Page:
1927 - 1928: The Eastern Colored League faces many conflicts between various club owners.

In 1927, New York's Lincoln Giants left the league. Although the Lincoln Giants returned in the following season, several other teams including the Hilldale Club, Brooklyn Royal Giants and Harrisburg Giants all left the league. In 1928, the Philadelphia Tigers were brought into the league. Despite several attempts, the League disbands in June of 1928 over player contracts.

1928: The American Negro League is developed and includes the Baltimore Black Sox, Lincoln Giants, Homestead Grays, Hilldale Club, Bacharach Giants and the Cuban Giants. Many of these teams were members of the Eastern Colored League.

1929: The stock market crashes, placing financial strains on many facets of American life and business, including Negro League baseball as ticket sales slump.

1930: Foster, founder of the Negro National League dies.

1930: The Kansas City Monarchs end their ties with the Negro National League and become an independent team.

1931: The Negro National League disbands after the 1931 season as a result of financial strains.

1932: The Negro Southern League becomes the only major African-American baseball league operating. Once considered less lucrative than other leagues, the Negro Southern League is able to begin the season with five teams including the Chicago American Giants, Cleveland Cubs, Detroit Stars, Indianapolis ABCs and Louisville White Sox.

1933: Gus Greenlee, a business owner from Pittsburgh forms the new Negro National League. Its first season begins with seven teams.

1933: The inaugural East-West Colored All-Star Game is played at Comiskey Park in Chicago. An estimate 20,000 fans attend and the West wins, 11-7.

1937: The Negro American League is established, uniting the strongest teams on the West Coast and south. These teams included the Kansas City Monarchs, Chicago American Giants, Cincinnati Tigers, Memphis Red Rox, Detroit Stars, Birmingham Black Barons, Indianapolis Athletics and St. Louis Stars.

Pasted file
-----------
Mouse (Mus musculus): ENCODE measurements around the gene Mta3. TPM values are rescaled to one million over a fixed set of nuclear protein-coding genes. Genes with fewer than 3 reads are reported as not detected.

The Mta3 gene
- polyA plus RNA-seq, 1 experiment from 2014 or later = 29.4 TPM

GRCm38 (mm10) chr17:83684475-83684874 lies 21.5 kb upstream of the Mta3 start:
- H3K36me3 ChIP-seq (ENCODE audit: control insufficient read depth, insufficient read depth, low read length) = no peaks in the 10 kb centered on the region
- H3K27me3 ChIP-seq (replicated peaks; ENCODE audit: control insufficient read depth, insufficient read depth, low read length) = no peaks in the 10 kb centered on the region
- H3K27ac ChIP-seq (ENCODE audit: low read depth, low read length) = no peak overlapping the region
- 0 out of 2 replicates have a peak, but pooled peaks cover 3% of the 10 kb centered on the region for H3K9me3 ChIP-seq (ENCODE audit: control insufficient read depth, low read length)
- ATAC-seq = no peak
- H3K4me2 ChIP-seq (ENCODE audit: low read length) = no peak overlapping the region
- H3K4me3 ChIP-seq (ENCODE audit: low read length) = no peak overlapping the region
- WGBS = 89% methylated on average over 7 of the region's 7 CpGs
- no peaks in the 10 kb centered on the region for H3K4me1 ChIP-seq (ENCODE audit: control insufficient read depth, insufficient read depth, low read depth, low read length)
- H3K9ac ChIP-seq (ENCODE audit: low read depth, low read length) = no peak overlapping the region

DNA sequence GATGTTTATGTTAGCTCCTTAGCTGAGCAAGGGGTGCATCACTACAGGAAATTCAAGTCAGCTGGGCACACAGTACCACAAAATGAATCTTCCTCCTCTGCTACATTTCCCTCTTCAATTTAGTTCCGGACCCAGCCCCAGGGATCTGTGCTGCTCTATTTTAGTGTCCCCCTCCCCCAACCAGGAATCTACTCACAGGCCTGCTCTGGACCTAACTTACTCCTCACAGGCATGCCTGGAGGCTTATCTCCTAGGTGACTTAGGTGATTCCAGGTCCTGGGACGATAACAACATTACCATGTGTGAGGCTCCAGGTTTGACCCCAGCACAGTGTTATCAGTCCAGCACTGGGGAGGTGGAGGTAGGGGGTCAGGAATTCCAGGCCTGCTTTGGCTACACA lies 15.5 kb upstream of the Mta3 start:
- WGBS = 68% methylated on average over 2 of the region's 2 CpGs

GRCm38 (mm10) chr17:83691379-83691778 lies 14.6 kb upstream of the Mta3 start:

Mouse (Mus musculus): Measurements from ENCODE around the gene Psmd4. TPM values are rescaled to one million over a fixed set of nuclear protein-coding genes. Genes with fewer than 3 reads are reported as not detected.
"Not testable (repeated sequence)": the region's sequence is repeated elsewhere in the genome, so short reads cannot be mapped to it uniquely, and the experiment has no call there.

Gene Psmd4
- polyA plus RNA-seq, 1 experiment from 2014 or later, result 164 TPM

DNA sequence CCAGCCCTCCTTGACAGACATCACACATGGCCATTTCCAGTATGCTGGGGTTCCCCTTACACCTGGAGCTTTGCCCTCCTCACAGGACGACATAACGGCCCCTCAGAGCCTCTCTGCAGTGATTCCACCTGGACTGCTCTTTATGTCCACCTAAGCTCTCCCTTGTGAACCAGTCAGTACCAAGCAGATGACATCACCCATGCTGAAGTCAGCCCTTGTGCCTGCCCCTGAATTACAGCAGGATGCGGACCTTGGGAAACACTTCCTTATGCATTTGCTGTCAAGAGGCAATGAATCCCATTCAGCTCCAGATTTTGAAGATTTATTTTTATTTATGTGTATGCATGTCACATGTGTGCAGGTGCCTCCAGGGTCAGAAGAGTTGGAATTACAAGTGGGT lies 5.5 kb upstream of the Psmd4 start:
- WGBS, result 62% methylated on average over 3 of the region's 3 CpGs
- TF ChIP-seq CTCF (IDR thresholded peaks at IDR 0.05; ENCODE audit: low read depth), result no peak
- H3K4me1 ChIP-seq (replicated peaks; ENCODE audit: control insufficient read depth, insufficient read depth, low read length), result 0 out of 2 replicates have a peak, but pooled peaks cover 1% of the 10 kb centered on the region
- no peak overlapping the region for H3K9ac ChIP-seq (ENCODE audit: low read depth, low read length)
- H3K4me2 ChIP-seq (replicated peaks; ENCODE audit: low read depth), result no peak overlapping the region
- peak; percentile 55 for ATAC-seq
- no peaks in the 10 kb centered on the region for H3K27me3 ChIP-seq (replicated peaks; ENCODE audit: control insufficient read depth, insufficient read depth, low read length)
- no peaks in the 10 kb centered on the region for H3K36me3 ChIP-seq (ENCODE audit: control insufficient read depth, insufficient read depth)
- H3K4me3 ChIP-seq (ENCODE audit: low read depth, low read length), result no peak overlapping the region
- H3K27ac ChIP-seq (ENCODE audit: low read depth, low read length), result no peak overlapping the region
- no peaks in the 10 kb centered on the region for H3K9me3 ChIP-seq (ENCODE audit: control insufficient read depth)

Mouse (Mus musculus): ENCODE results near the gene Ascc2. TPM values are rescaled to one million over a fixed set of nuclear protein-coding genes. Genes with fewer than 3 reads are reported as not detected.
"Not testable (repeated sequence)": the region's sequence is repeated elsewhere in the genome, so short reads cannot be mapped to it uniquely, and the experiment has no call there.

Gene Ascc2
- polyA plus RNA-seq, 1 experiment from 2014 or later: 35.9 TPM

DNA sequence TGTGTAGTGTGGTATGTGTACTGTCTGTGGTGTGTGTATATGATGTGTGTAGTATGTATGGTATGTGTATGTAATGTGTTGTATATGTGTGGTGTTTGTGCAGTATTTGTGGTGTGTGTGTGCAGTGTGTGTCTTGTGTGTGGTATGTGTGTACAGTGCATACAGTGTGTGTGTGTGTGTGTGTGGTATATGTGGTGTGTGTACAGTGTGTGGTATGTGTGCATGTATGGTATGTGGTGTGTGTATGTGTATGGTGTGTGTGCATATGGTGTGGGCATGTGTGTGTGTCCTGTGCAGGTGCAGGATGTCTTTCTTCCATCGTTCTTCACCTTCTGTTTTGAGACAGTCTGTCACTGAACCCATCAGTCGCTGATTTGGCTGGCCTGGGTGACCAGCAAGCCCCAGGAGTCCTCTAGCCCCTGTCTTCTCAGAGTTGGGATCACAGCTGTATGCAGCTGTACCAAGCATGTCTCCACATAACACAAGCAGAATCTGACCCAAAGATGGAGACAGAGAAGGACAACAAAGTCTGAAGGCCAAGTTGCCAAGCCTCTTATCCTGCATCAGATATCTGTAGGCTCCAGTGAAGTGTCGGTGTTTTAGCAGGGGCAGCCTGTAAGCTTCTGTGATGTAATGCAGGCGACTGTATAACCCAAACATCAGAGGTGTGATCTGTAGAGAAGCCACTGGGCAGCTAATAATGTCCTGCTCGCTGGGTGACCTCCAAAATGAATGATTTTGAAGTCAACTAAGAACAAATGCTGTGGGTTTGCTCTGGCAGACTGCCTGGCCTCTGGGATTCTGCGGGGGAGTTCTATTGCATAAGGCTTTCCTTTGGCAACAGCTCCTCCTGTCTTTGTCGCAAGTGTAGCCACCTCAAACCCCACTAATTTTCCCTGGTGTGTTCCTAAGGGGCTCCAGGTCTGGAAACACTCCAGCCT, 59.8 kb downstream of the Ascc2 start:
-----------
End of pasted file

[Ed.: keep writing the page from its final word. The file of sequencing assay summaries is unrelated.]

1937: Josh Gibson and Buck Leonard help the Homestead Grays begin its nine-year streak as champions of the Negro National League.

1946: Jackie Robinson , a player for the Kansas City Monarchs, is signed by the Brooklyn Dodgers organization. He plays with the Montreal Royals, and becomes the first African-American to play in the International League in more than sixty years.

1947: Robinson becomes the first African-American player in major league baseball by joining the Brooklyn Dodgers. He wins National League Rookie of the Year.

1947: Larry Doby becomes the first African-American player in the American League when he joins the Cleveland Indians.

1948: The Negro National League disbands.

1949: The Negro American League is the only major African-American league still playing.

1952: More than 150 African-American baseball players, most from the Negro Leagues, have been signed to Major League Baseball.

With low ticket sales and a lack of good players, the era of African-American baseball comes to an end.